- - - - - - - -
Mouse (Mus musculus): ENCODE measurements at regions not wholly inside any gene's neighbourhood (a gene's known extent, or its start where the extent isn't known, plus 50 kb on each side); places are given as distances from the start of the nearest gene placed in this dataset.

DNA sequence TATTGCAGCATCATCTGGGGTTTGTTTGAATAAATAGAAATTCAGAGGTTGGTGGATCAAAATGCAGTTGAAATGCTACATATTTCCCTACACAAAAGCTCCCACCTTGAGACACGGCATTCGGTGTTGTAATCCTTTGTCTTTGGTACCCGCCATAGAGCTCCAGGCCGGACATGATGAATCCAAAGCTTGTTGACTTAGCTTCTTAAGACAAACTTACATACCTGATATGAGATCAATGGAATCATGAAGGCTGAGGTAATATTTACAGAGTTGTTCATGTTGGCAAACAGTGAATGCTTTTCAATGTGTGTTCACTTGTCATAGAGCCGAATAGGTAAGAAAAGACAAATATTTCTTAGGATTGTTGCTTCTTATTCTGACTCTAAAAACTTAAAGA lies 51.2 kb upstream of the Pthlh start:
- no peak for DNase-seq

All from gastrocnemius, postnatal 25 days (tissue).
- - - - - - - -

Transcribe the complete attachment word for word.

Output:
Mouse (Mus musculus): ENCODE measurements at regions not wholly inside any gene's neighbourhood (a gene's known extent, or its start where the extent isn't known, plus 50 kb on each side); places are given as distances from the start of the nearest gene placed in this dataset.

DNA sequence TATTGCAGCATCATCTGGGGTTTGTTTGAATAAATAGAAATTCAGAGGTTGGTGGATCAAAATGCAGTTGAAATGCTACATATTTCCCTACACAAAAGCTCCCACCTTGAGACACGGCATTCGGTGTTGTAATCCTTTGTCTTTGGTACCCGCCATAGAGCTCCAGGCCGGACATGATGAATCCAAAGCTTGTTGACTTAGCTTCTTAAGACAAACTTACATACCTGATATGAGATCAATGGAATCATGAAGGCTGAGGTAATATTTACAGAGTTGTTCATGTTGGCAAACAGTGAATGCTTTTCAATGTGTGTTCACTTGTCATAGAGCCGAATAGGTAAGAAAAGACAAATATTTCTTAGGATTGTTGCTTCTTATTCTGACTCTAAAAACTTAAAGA lies 51.2 kb upstream of the Pthlh start:
- no peak for DNase-seq

All from gastrocnemius, postnatal 25 days (tissue).